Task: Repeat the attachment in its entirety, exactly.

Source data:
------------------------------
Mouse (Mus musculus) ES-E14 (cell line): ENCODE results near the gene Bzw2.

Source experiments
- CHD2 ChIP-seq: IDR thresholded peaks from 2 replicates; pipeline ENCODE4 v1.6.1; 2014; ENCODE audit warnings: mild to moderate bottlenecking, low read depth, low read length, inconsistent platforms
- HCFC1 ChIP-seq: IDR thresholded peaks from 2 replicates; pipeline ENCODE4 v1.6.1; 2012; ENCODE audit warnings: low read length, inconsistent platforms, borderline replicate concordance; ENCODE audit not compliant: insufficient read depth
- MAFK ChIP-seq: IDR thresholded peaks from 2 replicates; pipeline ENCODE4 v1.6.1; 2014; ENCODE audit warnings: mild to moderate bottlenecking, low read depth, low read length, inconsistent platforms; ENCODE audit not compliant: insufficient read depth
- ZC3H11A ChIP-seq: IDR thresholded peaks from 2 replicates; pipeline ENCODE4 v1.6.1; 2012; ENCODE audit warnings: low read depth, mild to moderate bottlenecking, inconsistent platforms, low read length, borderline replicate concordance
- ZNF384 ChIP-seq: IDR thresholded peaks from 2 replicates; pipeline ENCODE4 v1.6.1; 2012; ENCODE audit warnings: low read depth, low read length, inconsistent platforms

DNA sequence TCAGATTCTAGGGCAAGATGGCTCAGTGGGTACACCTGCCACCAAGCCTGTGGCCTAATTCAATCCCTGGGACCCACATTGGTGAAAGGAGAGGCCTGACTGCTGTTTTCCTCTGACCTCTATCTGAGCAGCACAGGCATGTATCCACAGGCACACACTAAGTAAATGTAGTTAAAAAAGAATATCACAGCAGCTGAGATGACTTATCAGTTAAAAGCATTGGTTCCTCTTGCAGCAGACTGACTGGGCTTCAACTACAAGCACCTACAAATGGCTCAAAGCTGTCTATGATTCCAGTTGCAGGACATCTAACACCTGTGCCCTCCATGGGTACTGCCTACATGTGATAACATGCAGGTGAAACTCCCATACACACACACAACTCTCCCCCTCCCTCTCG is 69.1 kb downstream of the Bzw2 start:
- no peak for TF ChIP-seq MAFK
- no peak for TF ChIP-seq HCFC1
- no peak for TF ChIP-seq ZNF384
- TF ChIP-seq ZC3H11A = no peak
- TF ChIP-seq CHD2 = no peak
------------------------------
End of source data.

Mouse (Mus musculus) ES-E14 (cell line): ENCODE results near the gene Bzw2.

Source experiments
- CHD2 ChIP-seq: IDR thresholded peaks from 2 replicates; pipeline ENCODE4 v1.6.1; 2014; ENCODE audit warnings: mild to moderate bottlenecking, low read depth, low read length, inconsistent platforms
- HCFC1 ChIP-seq: IDR thresholded peaks from 2 replicates; pipeline ENCODE4 v1.6.1; 2012; ENCODE audit warnings: low read length, inconsistent platforms, borderline replicate concordance; ENCODE audit not compliant: insufficient read depth
- MAFK ChIP-seq: IDR thresholded peaks from 2 replicates; pipeline ENCODE4 v1.6.1; 2014; ENCODE audit warnings: mild to moderate bottlenecking, low read depth, low read length, inconsistent platforms; ENCODE audit not compliant: insufficient read depth
- ZC3H11A ChIP-seq: IDR thresholded peaks from 2 replicates; pipeline ENCODE4 v1.6.1; 2012; ENCODE audit warnings: low read depth, mild to moderate bottlenecking, inconsistent platforms, low read length, borderline replicate concordance
- ZNF384 ChIP-seq: IDR thresholded peaks from 2 replicates; pipeline ENCODE4 v1.6.1; 2012; ENCODE audit warnings: low read depth, low read length, inconsistent platforms

DNA sequence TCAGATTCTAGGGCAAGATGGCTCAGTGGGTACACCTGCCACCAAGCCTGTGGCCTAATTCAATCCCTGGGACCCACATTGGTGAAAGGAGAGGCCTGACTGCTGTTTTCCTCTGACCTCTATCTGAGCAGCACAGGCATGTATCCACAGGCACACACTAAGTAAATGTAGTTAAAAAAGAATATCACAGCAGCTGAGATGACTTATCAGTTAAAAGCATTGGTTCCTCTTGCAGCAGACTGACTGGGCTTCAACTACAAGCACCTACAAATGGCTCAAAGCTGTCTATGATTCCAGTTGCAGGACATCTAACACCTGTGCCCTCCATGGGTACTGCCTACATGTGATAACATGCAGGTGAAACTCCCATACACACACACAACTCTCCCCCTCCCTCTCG is 69.1 kb downstream of the Bzw2 start:
- no peak for TF ChIP-seq MAFK
- no peak for TF ChIP-seq HCFC1
- no peak for TF ChIP-seq ZNF384
- TF ChIP-seq ZC3H11A = no peak
- TF ChIP-seq CHD2 = no peak